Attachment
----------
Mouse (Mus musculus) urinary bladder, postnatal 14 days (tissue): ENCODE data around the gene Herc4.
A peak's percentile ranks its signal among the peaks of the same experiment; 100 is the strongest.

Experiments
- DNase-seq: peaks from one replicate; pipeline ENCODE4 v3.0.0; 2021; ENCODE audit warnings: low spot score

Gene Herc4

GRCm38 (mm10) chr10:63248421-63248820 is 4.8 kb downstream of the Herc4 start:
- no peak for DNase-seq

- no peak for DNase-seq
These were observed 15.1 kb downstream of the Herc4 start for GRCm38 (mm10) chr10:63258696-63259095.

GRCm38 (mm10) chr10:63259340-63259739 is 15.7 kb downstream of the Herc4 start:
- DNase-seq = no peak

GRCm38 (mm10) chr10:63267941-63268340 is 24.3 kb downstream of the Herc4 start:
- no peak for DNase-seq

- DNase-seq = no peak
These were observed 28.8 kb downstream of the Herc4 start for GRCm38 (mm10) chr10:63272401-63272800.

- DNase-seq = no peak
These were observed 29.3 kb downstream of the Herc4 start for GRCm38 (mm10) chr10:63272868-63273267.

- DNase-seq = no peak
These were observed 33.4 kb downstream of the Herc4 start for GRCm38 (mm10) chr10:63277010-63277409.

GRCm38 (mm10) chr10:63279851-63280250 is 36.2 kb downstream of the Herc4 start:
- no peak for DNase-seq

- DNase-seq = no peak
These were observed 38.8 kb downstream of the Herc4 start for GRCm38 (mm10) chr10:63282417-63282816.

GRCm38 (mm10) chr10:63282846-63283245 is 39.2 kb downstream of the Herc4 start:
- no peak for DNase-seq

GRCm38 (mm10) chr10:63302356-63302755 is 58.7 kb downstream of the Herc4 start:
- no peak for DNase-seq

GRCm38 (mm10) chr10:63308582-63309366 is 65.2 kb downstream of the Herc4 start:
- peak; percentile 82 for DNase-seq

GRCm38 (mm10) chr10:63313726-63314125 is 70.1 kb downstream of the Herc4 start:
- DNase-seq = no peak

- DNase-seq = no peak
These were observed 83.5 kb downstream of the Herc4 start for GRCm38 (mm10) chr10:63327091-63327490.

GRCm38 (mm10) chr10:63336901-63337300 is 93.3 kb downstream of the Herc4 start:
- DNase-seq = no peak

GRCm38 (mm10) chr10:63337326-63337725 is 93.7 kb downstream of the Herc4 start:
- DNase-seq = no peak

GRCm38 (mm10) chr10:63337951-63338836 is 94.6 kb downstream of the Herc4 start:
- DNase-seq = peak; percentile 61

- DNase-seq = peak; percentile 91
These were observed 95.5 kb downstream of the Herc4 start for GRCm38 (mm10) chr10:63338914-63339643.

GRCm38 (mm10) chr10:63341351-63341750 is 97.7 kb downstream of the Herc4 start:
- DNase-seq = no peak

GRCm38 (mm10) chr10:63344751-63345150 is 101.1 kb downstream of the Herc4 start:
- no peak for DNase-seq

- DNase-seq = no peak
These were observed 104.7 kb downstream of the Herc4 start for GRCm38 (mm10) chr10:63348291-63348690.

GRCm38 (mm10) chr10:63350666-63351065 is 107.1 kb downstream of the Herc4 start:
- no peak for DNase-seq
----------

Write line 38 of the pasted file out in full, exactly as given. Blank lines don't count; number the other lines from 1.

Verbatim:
GRCm38 (mm10) chr10:63337951-63338836 is 94.6 kb downstream of the Herc4 start: